Vernon K. Robbins

Sociorhetorical Interpretation

Emory Studies in Early Christianity

Rhetoric of Religious Antiquity

Religious Sites in Atlanta

Emory Department of Religion

Emory Graduate Division of Religion



Reconfiguration in Mark 15

Socio-Rhetorical Examples

Definition of reconfiguration.

A striking feature of Mark 15 is its reconfiguration of scenes and statements of Psalm 22 into a scene of crucifixion. It is even more remarkable that the Markan account presents the scenes and statements from Psalm 22 in reverse order from their occurrence in the psalm. In other words, language from Psalm 22:18-19 occurs first (Mark 15:24), from Psalm 22:7-9 occurs second (Mark 15:30-31), and from Psalm 22:1 occurs last (Mark 15:34). The psalm is reconfigured in such a manner that its rhetoric in reversed. Given the nature of the scenes and the content of Ps 22:1, the reversal of the order produces a reversal of the dynamics and emotions. The psalm presents a sequence in which the sufferer cries out in alienation at the beginning, experiences taunting, humiliation of nakedness, and dividing up of his garments in the middle, and expresses confidence in God at the end. The Markan account, in contrast, begins with the humiliation of nakedness, continues with taunting while he is naked, and ends with a cry of alienation. In other words, Mark 15 reconfigures an account of a suffering person who expresses hope that he will be saved into an account of a crucified person who expresses despair just before he dies (Robbins 1992b: 1178-81). Language in a psalm that moved from alienation through agony to an expression of confidence has been reconfigured into a crucifixion account that moves from agony to alienation to death.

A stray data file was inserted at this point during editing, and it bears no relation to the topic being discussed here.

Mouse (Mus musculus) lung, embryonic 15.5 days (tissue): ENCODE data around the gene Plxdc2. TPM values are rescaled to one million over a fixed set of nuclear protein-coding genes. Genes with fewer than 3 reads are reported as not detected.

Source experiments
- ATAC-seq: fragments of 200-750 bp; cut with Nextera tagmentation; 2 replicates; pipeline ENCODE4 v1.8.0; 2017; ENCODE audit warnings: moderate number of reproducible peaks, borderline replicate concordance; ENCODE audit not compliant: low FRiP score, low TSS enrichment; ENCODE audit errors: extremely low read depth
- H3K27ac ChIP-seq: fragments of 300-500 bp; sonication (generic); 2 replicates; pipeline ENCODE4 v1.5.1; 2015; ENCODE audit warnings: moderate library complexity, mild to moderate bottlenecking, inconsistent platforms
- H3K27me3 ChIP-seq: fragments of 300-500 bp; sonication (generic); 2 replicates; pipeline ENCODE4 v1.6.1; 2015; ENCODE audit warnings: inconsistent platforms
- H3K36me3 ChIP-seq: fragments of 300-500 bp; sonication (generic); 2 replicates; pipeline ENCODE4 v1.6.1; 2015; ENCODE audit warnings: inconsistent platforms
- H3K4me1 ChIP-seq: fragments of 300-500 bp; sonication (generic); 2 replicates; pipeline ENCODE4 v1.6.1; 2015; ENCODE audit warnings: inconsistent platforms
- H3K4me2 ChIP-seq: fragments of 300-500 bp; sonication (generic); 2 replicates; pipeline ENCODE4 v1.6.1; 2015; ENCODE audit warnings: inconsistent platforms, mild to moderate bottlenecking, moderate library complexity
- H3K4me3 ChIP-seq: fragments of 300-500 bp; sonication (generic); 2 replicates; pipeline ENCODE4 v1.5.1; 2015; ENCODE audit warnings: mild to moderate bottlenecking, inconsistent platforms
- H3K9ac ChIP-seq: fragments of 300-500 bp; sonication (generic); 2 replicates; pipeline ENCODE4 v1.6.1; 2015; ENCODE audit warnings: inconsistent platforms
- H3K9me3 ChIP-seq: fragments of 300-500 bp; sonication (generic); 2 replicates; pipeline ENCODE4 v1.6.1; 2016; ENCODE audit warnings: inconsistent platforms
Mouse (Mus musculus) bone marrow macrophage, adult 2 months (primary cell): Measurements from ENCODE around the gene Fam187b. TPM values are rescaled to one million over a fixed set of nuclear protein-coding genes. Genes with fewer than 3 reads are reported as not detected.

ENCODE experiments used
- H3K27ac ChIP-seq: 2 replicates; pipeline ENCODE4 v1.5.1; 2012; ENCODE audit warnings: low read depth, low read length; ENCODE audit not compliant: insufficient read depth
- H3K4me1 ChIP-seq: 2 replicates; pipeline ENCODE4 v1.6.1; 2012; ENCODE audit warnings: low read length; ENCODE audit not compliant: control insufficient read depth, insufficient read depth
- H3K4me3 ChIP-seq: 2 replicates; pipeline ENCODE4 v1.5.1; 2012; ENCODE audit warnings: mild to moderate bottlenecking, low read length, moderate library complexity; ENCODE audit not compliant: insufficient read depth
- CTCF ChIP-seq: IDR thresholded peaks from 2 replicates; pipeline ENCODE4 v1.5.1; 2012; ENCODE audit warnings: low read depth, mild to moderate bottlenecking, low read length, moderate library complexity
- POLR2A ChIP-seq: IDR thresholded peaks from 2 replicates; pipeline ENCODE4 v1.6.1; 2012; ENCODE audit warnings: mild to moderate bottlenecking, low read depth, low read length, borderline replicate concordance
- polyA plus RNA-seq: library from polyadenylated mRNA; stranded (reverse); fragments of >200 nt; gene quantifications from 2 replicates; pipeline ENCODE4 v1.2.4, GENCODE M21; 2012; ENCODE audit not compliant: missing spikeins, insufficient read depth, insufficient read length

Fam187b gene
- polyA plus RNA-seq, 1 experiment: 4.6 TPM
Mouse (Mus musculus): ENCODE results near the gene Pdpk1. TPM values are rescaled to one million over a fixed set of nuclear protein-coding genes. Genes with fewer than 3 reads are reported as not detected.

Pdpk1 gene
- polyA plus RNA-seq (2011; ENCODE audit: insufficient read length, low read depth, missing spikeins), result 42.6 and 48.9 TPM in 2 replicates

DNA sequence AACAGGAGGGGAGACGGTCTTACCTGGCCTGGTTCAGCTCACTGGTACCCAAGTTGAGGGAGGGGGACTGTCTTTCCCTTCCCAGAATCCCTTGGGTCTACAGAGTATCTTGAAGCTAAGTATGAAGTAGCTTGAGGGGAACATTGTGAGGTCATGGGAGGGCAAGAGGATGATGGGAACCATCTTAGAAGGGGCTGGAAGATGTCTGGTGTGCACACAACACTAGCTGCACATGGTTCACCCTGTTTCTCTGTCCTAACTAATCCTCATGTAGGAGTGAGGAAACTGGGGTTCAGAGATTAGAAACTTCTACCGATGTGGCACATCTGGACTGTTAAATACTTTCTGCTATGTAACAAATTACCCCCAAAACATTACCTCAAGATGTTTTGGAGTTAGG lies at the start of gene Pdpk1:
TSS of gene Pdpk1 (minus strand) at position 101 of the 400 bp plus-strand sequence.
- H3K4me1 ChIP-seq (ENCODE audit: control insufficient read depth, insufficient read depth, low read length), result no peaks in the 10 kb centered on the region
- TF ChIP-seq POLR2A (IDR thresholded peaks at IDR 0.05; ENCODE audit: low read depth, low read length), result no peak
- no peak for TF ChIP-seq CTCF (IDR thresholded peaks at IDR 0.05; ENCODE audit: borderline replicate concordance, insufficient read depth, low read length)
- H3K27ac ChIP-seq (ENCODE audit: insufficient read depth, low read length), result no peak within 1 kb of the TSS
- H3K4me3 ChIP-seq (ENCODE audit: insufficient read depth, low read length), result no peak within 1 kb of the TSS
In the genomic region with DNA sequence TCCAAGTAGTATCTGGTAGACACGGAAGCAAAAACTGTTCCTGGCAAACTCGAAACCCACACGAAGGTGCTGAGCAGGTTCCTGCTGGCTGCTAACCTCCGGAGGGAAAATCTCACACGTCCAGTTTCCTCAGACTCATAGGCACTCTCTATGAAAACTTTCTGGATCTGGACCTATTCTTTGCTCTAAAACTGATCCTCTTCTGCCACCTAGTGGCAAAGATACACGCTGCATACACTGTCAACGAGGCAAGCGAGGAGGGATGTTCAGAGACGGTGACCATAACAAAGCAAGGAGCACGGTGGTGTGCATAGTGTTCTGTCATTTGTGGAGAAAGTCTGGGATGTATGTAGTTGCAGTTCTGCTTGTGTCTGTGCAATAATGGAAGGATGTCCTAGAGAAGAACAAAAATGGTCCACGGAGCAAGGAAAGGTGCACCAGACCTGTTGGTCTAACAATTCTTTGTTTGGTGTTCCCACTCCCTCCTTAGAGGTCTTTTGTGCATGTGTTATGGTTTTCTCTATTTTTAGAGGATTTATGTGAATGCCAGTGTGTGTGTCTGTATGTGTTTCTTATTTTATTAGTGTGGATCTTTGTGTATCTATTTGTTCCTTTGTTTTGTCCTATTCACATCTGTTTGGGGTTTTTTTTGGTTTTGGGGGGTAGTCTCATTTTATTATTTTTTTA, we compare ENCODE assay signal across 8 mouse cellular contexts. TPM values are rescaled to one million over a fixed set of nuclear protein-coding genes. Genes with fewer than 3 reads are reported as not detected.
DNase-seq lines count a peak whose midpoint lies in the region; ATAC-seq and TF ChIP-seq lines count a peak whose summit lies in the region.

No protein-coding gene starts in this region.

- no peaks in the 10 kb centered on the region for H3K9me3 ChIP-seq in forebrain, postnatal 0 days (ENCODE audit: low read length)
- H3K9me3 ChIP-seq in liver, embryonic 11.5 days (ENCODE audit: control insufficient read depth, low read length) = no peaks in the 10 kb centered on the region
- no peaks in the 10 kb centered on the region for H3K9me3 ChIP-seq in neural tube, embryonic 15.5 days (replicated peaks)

From V. K. Robbins, Exploring the Texture of Texts, (Valley Forge, PA: Trinity Press International, 1996), p. 50.

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